Mourners inside the St Rose of Lima Roman Catholic Church at a vigil service for victims
Religious leaders across the US have vowed to mobilise their congregants to push for gun control legislation and support politicians willing to take on the gun lobby, saying the time has come for action beyond praying for and comforting the families of those killed, reports the New York Times in the Muswellbrook Chronicle.
A group of clergy members representing mainline and evangelical Catholics, Protestants, Jews and Muslims, plans to lead off their campaign in front of the Washington National Cathedral at an event today timed to mark the moment a week before, when Adam Lanza opened fire in Sandy Hook Elementary School, in Newtown, Connecticut.
The cathedral will toll its funeral bell 28 times, once for each victim, including 20 children, six teachers and school administrators, and the mother of the killer, as well as Lanza, who killed himself.
"Everyone in this city seems to be in terror of the gun lobby, but I believe the gun lobby is no match for the cross lobby," Gary Hall, the dean of Washington National Cathedral, said in an impassioned sermon on Sunday that has served as a rallying cry for gun control. People in the cathedral's pews rose and applauded.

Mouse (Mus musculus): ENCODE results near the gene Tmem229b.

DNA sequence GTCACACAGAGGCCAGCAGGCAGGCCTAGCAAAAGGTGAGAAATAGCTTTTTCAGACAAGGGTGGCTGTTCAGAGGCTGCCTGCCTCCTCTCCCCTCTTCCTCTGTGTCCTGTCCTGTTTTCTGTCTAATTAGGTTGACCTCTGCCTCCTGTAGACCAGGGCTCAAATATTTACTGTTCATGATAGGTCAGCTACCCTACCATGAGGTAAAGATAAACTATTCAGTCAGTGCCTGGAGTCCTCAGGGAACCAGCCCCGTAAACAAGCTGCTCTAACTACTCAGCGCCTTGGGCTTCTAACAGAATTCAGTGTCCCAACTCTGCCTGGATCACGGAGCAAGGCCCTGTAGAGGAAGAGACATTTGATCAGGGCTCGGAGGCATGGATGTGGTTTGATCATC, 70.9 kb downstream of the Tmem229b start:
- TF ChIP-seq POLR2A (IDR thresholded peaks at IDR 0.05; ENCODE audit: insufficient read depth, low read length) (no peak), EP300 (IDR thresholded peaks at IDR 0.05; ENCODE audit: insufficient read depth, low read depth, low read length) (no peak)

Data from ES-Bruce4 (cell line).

Mr Hall said in an interview that he and Mariann Edgar Budde, the Bishop of the Episcopal Diocese of Washington, are calling on their parishioners to support four specific steps: bans on assault weapons and high-capacity magazines, tightening rules for sales at gun shows and re-examining care for the mentally ill.
Clergy members have been involved in gun control efforts for at least three decades because, they say, they are the ones called to give the eulogies at funerals and comfort victims' families.
But they acknowledge they have been unable to mount a sustained grass-roots movement against gun violence — partly because they have not made it a priority, and partly because their efforts have been overshadowed by the organisational and fundraising power of the gun lobby.
Faiths United to Prevent Gun Violence, a two-year-old coalition that counts 40 religious groups as members, has only one part-time employee, Vincent DeMarco, who is simultaneously organising coalitions on obesity, health care and smoking. Asked his budget, he laughed and said, "de minimis".
FULL STORY Church leaders back gun control reforms (Muswellbrook Chronicle)